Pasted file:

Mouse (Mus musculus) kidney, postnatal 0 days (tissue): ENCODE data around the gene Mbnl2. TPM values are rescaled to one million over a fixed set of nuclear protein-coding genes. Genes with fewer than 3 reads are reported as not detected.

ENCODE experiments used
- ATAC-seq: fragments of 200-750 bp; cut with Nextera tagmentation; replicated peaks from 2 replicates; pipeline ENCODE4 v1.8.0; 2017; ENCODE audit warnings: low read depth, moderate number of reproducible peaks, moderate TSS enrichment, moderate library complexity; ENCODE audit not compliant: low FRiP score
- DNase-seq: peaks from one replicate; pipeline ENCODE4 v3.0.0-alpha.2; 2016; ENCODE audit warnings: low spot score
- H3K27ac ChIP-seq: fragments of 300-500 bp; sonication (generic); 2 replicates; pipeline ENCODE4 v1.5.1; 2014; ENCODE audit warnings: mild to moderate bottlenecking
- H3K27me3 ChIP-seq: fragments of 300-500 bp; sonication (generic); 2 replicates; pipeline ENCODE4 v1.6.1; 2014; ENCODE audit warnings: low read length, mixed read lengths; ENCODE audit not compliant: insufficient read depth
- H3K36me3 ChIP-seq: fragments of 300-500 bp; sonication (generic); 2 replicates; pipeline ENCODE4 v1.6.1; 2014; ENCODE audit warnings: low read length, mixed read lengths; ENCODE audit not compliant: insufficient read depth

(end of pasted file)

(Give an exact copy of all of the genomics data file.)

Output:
Mouse (Mus musculus) kidney, postnatal 0 days (tissue): ENCODE data around the gene Mbnl2. TPM values are rescaled to one million over a fixed set of nuclear protein-coding genes. Genes with fewer than 3 reads are reported as not detected.

ENCODE experiments used
- ATAC-seq: fragments of 200-750 bp; cut with Nextera tagmentation; replicated peaks from 2 replicates; pipeline ENCODE4 v1.8.0; 2017; ENCODE audit warnings: low read depth, moderate number of reproducible peaks, moderate TSS enrichment, moderate library complexity; ENCODE audit not compliant: low FRiP score
- DNase-seq: peaks from one replicate; pipeline ENCODE4 v3.0.0-alpha.2; 2016; ENCODE audit warnings: low spot score
- H3K27ac ChIP-seq: fragments of 300-500 bp; sonication (generic); 2 replicates; pipeline ENCODE4 v1.5.1; 2014; ENCODE audit warnings: mild to moderate bottlenecking
- H3K27me3 ChIP-seq: fragments of 300-500 bp; sonication (generic); 2 replicates; pipeline ENCODE4 v1.6.1; 2014; ENCODE audit warnings: low read length, mixed read lengths; ENCODE audit not compliant: insufficient read depth
- H3K36me3 ChIP-seq: fragments of 300-500 bp; sonication (generic); 2 replicates; pipeline ENCODE4 v1.6.1; 2014; ENCODE audit warnings: low read length, mixed read lengths; ENCODE audit not compliant: insufficient read depth